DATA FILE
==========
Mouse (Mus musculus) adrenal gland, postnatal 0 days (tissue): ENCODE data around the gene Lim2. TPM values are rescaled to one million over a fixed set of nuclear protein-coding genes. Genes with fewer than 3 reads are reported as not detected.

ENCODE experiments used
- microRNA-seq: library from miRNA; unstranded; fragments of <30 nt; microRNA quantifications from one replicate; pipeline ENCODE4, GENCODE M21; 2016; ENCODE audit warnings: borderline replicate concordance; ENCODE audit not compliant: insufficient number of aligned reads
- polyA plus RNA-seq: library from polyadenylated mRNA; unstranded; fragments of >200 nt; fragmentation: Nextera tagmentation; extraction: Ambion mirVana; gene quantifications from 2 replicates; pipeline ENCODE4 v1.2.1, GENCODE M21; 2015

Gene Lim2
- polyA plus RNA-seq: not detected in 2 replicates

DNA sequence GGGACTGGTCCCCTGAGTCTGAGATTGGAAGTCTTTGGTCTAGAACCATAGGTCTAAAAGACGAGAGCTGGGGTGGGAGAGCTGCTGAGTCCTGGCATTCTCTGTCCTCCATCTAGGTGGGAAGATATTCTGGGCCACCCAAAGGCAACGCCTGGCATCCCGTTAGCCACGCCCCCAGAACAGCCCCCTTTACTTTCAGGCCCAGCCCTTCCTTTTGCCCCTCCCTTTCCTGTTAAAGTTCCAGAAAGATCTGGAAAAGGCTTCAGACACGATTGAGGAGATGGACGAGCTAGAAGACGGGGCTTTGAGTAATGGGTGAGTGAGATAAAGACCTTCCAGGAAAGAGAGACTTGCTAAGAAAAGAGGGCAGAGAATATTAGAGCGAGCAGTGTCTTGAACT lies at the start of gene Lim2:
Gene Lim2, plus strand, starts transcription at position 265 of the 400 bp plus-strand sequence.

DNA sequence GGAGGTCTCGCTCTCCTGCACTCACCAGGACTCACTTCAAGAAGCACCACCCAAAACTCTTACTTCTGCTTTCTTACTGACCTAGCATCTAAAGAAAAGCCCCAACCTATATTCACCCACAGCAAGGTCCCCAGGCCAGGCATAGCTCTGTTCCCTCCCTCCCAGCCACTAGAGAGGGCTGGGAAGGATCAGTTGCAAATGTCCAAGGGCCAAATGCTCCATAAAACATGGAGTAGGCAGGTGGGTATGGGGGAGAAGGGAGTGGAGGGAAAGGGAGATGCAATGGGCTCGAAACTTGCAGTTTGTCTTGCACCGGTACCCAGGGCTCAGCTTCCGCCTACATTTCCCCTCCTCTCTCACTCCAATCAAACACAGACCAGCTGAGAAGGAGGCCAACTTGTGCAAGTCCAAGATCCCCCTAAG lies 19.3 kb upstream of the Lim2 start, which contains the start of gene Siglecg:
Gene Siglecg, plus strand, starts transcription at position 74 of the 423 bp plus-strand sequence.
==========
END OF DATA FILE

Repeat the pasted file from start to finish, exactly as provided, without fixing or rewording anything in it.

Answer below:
Mouse (Mus musculus) adrenal gland, postnatal 0 days (tissue): ENCODE data around the gene Lim2. TPM values are rescaled to one million over a fixed set of nuclear protein-coding genes. Genes with fewer than 3 reads are reported as not detected.

ENCODE experiments used
- microRNA-seq: library from miRNA; unstranded; fragments of <30 nt; microRNA quantifications from one replicate; pipeline ENCODE4, GENCODE M21; 2016; ENCODE audit warnings: borderline replicate concordance; ENCODE audit not compliant: insufficient number of aligned reads
- polyA plus RNA-seq: library from polyadenylated mRNA; unstranded; fragments of >200 nt; fragmentation: Nextera tagmentation; extraction: Ambion mirVana; gene quantifications from 2 replicates; pipeline ENCODE4 v1.2.1, GENCODE M21; 2015

Gene Lim2
- polyA plus RNA-seq: not detected in 2 replicates

DNA sequence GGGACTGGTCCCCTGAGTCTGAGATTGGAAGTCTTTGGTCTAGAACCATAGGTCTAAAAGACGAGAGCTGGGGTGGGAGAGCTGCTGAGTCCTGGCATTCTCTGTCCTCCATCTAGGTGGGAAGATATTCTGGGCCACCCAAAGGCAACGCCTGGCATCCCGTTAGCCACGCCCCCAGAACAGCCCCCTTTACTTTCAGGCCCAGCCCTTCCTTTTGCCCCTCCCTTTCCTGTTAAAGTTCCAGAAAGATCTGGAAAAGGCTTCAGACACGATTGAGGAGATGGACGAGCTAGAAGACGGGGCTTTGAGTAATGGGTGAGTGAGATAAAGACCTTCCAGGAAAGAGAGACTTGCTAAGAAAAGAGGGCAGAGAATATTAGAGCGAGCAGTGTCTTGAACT lies at the start of gene Lim2:
Gene Lim2, plus strand, starts transcription at position 265 of the 400 bp plus-strand sequence.

DNA sequence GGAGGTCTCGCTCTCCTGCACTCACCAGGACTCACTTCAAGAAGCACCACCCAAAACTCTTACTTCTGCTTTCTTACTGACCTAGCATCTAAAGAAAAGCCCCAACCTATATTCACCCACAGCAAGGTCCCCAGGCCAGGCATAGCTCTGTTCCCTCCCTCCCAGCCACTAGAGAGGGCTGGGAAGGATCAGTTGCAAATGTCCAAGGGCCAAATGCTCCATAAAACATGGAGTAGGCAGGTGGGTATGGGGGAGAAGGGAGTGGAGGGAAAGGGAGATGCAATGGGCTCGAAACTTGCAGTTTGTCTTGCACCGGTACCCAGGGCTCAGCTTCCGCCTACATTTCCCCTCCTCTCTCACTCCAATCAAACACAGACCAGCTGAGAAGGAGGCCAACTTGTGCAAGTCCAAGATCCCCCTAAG lies 19.3 kb upstream of the Lim2 start, which contains the start of gene Siglecg:
Gene Siglecg, plus strand, starts transcription at position 74 of the 423 bp plus-strand sequence.